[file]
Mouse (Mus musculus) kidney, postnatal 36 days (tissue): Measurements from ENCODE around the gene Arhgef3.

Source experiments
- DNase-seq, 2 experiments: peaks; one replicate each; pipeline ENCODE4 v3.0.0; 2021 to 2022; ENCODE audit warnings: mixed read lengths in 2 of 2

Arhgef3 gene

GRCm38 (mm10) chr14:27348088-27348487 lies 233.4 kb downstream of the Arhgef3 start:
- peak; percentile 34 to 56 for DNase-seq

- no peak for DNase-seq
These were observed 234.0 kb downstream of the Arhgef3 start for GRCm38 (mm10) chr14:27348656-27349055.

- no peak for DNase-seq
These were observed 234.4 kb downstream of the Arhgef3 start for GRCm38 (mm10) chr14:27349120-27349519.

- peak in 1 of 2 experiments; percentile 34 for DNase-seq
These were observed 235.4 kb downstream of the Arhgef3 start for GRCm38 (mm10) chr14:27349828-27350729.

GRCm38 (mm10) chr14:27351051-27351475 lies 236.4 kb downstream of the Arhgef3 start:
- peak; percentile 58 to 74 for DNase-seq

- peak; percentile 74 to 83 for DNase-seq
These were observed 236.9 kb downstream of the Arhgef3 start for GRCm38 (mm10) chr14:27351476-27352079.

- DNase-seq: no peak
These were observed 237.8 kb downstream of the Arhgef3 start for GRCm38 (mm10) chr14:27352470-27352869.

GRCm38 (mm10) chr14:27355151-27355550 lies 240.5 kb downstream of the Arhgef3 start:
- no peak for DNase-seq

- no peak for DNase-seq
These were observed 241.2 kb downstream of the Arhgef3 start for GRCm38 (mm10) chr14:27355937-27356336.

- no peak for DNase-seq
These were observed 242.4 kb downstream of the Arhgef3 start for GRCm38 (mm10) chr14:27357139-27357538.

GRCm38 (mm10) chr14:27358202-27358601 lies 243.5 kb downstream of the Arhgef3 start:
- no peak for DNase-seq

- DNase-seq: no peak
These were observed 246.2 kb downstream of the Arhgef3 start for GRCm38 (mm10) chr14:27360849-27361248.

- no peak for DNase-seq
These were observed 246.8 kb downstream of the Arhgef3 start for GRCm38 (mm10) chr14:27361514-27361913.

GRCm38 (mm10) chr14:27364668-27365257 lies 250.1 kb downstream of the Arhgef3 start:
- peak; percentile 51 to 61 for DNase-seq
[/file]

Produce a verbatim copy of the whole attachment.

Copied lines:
Mouse (Mus musculus) kidney, postnatal 36 days (tissue): Measurements from ENCODE around the gene Arhgef3.

Source experiments
- DNase-seq, 2 experiments: peaks; one replicate each; pipeline ENCODE4 v3.0.0; 2021 to 2022; ENCODE audit warnings: mixed read lengths in 2 of 2

Arhgef3 gene

GRCm38 (mm10) chr14:27348088-27348487 lies 233.4 kb downstream of the Arhgef3 start:
- peak; percentile 34 to 56 for DNase-seq

- no peak for DNase-seq
These were observed 234.0 kb downstream of the Arhgef3 start for GRCm38 (mm10) chr14:27348656-27349055.

- no peak for DNase-seq
These were observed 234.4 kb downstream of the Arhgef3 start for GRCm38 (mm10) chr14:27349120-27349519.

- peak in 1 of 2 experiments; percentile 34 for DNase-seq
These were observed 235.4 kb downstream of the Arhgef3 start for GRCm38 (mm10) chr14:27349828-27350729.

GRCm38 (mm10) chr14:27351051-27351475 lies 236.4 kb downstream of the Arhgef3 start:
- peak; percentile 58 to 74 for DNase-seq

- peak; percentile 74 to 83 for DNase-seq
These were observed 236.9 kb downstream of the Arhgef3 start for GRCm38 (mm10) chr14:27351476-27352079.

- DNase-seq: no peak
These were observed 237.8 kb downstream of the Arhgef3 start for GRCm38 (mm10) chr14:27352470-27352869.

GRCm38 (mm10) chr14:27355151-27355550 lies 240.5 kb downstream of the Arhgef3 start:
- no peak for DNase-seq

- no peak for DNase-seq
These were observed 241.2 kb downstream of the Arhgef3 start for GRCm38 (mm10) chr14:27355937-27356336.

- no peak for DNase-seq
These were observed 242.4 kb downstream of the Arhgef3 start for GRCm38 (mm10) chr14:27357139-27357538.

GRCm38 (mm10) chr14:27358202-27358601 lies 243.5 kb downstream of the Arhgef3 start:
- no peak for DNase-seq

- DNase-seq: no peak
These were observed 246.2 kb downstream of the Arhgef3 start for GRCm38 (mm10) chr14:27360849-27361248.

- no peak for DNase-seq
These were observed 246.8 kb downstream of the Arhgef3 start for GRCm38 (mm10) chr14:27361514-27361913.

GRCm38 (mm10) chr14:27364668-27365257 lies 250.1 kb downstream of the Arhgef3 start:
- peak; percentile 51 to 61 for DNase-seq